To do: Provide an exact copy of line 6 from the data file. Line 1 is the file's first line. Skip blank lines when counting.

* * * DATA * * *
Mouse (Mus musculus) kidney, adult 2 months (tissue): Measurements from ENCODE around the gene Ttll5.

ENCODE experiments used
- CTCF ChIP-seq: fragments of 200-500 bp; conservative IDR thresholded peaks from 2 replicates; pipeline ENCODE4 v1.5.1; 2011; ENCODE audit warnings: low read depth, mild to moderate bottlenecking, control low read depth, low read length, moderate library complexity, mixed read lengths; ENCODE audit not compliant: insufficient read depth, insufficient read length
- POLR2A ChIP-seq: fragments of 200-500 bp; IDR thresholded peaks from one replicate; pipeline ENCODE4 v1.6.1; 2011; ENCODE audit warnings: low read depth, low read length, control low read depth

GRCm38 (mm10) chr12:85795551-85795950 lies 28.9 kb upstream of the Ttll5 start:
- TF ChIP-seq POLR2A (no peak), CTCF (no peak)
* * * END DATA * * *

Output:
- TF ChIP-seq POLR2A (no peak), CTCF (no peak)